And make no mistake-IHG has not gone away. On June 14, Kenneth Laba, the company’s chief operating officer, announced a partnership with CNA Insurance Companies to serve community associations. Under the alliance, IHG will continue placing eligible (D&O) renewal accounts with expiration dates through the end of the month with Chubb, which will honor all existing policies through their natural expiration dates. IHG will continue servicing those insured by Chubb up to expiration and through transition to CNA. "What’s more," says Laba, "future plans include aggressively increasing IHG’s market share."

Despite the odd defection to new insurers, Schwartz for one thinks IHG and CNA will be the biggest beneficiaries of the new marketplace. "If CNA picks up prior accounts," he says, "people may opt to roll their coverage." IHG plans to do just that. Under the IHG/CNAA alliance, IHG will continue placing eligible D&O renewal accounts with expiration dates through the end of August with Chubb, which will honor all existing policies through their natural expiration dates. IHG will continue servicing those insured by Chubb up to the expiration and through transition to CNAA.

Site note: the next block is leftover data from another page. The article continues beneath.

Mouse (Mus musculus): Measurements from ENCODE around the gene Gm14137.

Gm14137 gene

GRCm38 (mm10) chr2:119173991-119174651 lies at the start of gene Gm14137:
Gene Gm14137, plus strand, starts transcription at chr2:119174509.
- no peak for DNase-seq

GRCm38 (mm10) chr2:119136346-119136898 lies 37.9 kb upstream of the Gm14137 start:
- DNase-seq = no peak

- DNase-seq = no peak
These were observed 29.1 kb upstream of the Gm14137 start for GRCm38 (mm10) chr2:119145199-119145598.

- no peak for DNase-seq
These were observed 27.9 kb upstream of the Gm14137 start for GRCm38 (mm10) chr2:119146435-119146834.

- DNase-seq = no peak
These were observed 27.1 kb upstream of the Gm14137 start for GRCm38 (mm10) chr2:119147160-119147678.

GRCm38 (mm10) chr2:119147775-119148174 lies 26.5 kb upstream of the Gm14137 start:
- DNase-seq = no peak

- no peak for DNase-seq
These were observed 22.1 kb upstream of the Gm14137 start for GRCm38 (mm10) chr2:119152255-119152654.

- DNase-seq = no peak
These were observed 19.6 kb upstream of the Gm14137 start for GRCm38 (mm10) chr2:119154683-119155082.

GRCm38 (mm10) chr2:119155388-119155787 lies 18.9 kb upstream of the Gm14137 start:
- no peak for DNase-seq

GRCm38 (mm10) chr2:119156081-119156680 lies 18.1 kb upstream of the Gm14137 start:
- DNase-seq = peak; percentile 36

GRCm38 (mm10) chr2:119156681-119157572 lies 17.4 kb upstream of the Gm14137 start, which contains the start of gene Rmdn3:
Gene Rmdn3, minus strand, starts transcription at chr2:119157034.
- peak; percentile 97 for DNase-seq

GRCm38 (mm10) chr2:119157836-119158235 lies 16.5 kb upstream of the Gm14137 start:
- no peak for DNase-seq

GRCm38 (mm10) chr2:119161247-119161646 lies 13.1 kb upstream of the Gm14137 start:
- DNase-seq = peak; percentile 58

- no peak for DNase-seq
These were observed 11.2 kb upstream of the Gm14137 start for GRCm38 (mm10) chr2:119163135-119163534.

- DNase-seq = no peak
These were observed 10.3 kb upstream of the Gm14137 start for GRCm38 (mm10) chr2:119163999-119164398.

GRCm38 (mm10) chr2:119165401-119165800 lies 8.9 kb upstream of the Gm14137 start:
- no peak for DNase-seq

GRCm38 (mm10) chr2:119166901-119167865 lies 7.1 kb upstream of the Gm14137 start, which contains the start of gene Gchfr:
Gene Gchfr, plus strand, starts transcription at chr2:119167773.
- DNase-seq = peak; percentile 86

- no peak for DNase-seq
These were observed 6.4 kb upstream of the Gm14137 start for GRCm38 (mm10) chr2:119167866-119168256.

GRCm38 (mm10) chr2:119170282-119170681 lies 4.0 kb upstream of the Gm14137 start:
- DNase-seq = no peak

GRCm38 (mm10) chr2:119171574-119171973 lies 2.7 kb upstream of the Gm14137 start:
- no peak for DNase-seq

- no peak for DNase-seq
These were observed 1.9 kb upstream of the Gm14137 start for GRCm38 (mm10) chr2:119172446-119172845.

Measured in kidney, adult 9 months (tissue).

Laba, while stressing IHG’s "excellent rapport" with Chubb, is excited about his new product. "We will rapidly-not in months, but in weeks-provide thousands of brokers the broadest coverage at competitive rates."


What does the change mean for buyers of D&O coverage? There are many theories, but little in the way of hard facts or precedents.

A diversified market means that co-ops now have more options, which should be to their benefit. Competition should keep rates reasonable, and more comprehensive policies will ultimately benefit the co-ops.

GNY’s policy, for example, advertises higher available limits than the old Chubb policy and lets the insured choose their own defense attorney. This is an important distinction; attorneys appointed directly by the carrier often go for settlements, which help the insurance company, not necessarily the insured.

Davis is of the opinion that policyholders could come out ahead in the new D&O landscape. "We’re competing," he says. "We’ve never done that before."

By the same token, more competition could also benefit carriers, who can be more selective when offering coverage.

"We want to do business in New York," Davis says, "but the way we want to do business."

Ultimately, though, no one knows what the future may hold. According to Schwartz, "We just have to wait and see."

Mr. Olear is a freelance writer and editor of a weekly Web magazine.